This means providers must implement sorts of efficiencies that traditional retail businesses have had in place since their inception. One of those efficiencies is a point of sale systems.
The primary benefit of having a dedicated system for a point of sale transactions at an HME business is that the entry and processing of transactions goes much quicker. A traditional retail application requires staff to create an order, bill it out and accept payment, but a true point of sale system allows for rapid entry of the product and payment.
So, the key driver for installing a point of sale system at the provider business truly comes down to speed. Transactions must be as efficient and fluid as typical retail businesses. Otherwise patients get impatient waiting in line. In a service-based business, fast is good and slow is bad. So how can providers best integrate point of sale systems into their existing software systems, as well as their business practices?
Key hardware for a point of sale system would include a computer hooked up to a cash drawer, along with a barcode reader and credit card reader. Also, in some parts of the country, the system must also include a display pole that lets the patient review the individual and total charges for the transaction as they are rung up. Some HME software vendors offer a point of sale systems that is integrated with their system, and that will offer the smoothest possible implementation path. If that option is not available, providers should look at self-contained point of sale systems from name brand third-party vendors, and confer with their HME software vendors regarding compatibility with their system.
The system must support credit card processing. The point of sale system should incorporate card swiper and credit card processing technology that is properly networked so that credit card transactions are processed at the HME provider’s business just as quick as they would be processed at any other retail business.
Integration with the providers’ back office is recommended. Using credit card processing software that is integrated means the provider won’t have to pay a rental fee on a credit card terminal. Also, with a rented terminal, the provider must go into the system and update patient accounts to show they are paid, whereas with integrated process, all necessary records are updated. Additionally, seek a system with PIN pad entry for debit card processing, and be aware of “chip and pin” credit cards, which are seeing increased implementation in the United States.
Another key to an effective point of sale systems is to reduce the number of steps and automate as much of the transaction as possible. For this reason, barcoding is critical. In the same way barcoding creates efficiencies on the back end of the provider’s business, such as in retail applications, barcodes should create efficiencies on the customer-facing side of the business. And in that sense, the register is where the rubber meets the road. So, a good point of sale system should be able to scan the barcode on a product and immediately capture the product number, serial number and automatically bring up the price.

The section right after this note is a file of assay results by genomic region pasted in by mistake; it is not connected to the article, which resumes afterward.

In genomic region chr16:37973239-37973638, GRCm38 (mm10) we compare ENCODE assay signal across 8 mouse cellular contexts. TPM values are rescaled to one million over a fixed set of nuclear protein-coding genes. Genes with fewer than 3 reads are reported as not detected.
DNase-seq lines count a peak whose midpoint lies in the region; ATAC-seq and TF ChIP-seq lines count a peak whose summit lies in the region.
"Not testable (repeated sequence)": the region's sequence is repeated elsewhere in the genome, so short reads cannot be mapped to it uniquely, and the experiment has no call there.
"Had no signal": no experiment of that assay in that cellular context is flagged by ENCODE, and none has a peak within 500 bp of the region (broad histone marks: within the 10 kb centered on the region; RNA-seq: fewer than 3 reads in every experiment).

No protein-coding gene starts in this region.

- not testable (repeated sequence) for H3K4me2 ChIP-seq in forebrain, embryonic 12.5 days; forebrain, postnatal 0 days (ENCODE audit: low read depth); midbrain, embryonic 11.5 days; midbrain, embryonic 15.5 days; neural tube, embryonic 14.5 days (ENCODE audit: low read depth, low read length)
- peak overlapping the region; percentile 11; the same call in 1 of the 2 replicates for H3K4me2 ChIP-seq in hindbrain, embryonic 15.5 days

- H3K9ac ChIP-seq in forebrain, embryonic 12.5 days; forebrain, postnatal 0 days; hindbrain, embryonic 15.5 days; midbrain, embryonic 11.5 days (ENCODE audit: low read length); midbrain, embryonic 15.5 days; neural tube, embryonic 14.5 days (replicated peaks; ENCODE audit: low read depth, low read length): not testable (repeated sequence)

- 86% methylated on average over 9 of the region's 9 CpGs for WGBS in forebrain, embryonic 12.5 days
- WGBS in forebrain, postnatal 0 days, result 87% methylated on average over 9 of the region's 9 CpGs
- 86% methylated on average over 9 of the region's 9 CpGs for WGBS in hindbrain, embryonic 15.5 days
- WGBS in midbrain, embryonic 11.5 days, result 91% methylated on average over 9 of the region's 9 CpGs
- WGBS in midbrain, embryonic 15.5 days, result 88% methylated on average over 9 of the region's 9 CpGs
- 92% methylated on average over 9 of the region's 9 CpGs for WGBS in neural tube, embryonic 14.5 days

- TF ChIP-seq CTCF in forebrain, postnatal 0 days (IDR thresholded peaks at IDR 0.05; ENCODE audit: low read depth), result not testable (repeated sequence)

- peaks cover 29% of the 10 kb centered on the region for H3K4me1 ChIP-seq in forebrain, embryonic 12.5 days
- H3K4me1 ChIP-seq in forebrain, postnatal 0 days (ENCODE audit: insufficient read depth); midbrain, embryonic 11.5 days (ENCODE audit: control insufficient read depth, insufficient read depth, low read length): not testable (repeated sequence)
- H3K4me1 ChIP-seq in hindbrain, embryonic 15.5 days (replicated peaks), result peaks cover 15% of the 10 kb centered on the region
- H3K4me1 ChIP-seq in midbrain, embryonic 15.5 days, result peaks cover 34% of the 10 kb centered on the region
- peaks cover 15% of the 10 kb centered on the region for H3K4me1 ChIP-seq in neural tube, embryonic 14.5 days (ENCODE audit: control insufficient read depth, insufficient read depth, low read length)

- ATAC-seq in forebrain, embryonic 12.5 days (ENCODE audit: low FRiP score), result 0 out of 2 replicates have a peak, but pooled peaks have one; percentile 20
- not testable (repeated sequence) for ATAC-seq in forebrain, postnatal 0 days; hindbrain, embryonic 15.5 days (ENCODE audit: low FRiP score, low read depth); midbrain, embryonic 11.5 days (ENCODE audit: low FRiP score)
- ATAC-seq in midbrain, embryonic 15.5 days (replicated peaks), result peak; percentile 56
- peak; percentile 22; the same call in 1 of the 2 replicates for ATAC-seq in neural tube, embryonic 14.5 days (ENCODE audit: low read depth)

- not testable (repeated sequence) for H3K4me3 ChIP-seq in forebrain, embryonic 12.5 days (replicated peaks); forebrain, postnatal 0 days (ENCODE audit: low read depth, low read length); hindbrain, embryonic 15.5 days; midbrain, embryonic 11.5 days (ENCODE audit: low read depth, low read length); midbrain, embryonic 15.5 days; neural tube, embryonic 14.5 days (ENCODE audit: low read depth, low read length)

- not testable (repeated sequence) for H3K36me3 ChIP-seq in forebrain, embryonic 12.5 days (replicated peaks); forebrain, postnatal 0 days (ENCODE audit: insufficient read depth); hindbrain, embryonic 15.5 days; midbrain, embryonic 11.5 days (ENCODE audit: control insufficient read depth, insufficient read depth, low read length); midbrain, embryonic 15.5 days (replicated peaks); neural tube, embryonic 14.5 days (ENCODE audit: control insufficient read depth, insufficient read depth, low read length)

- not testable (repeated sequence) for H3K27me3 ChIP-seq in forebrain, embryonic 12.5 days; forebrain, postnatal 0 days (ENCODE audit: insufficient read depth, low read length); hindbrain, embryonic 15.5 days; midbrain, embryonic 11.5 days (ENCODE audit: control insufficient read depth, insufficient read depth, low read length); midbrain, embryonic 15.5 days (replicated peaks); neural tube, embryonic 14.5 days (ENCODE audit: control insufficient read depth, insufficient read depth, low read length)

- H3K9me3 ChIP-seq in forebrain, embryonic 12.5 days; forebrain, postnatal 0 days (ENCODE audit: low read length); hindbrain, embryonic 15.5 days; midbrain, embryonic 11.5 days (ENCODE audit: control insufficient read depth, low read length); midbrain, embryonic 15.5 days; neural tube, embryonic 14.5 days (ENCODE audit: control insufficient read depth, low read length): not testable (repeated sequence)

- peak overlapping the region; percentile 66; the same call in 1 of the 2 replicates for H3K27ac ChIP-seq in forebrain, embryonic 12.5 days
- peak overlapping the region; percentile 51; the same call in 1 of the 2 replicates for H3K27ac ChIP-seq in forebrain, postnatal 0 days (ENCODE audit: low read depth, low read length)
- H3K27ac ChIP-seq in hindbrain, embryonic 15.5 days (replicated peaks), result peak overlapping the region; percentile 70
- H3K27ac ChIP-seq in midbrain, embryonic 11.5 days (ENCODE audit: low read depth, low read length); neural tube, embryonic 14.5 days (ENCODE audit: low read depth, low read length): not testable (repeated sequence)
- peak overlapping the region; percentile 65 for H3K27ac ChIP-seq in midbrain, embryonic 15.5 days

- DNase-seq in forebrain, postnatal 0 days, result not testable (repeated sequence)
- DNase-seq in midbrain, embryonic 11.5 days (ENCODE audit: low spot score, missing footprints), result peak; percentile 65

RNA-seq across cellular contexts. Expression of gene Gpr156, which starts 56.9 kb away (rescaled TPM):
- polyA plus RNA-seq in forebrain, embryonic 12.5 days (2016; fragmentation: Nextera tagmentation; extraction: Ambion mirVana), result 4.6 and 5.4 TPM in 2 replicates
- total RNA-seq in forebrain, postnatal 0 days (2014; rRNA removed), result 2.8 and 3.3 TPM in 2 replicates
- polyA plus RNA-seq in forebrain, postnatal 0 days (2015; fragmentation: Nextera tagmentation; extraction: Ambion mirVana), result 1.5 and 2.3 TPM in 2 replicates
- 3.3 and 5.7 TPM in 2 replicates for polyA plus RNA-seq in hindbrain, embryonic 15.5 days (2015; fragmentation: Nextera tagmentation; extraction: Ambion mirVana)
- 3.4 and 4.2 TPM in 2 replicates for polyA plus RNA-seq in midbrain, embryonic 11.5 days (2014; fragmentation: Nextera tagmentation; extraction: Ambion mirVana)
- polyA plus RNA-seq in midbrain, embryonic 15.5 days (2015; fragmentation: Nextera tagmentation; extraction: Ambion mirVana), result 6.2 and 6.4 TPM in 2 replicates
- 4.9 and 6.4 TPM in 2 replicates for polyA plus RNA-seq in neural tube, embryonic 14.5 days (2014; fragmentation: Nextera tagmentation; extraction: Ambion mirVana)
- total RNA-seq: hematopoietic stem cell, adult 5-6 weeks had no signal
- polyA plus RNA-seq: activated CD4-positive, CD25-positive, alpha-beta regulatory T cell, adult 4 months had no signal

Likewise, point of sale systems should be integrated with the other elements of a provider’s systems and share common databases. For instance, when a patient walks up to make a purchase, that patient might be a regular patient on the traditional, Medicare side of the HME business, but in this instance he or she is making a retail patient.
It would be ideal if the patient’s records could be updated with the purchases. Or, a patient might come in off the street and want to make a payment on their account for the traditional HME side of the business, such as for a co-pay or a delivery. They should be able to conduct that transaction on the spot via the point of sale systems, rather than draft a check and mail it in.
This means that the provider needs to determine which aspects of their HME management system — billing, patient records, inventory, etc. — should be connected to the point of sale systems and whether or not the point of sale system can do that. Moreover, if the provider operates multiple stores, it needs to determine which sites will be accessed by the retail sales system.
The point of sale system needs to be able to bring up the right retail prices. While a provider might typical work with Medicare, retail pricing is a whole different ballgame. Instead of thinking fee schedules, the provider needs to be thinking in terms of the marketplace. Also, discounts are a part of retailing, and the provider might have special pricing related to a coupon, to a special promotion, for certain customers, gift cards, or for certain stores. Moreover, the provider might have special pricing for key referral partners. So the point of sale system must be able to support a wide variety of pricing criteria.
As providers well know, CMS will not slow its efforts to reduce reimbursement rates. The industry can rein in competitive bidding and make reforms to other programs, but the agenda to cut costs will remain for CMS. And that means that providers must similarly implement an agenda to cut costs. These four key areas of HME businesses — inventory, documentation, delivery and retail — offer providers crucial opportunities to implement serious streamlining in an effort to cut costs, drive efficiencies and rocket their way to increased profitability.
This article originally appeared in the September 2015 issue of HME Business.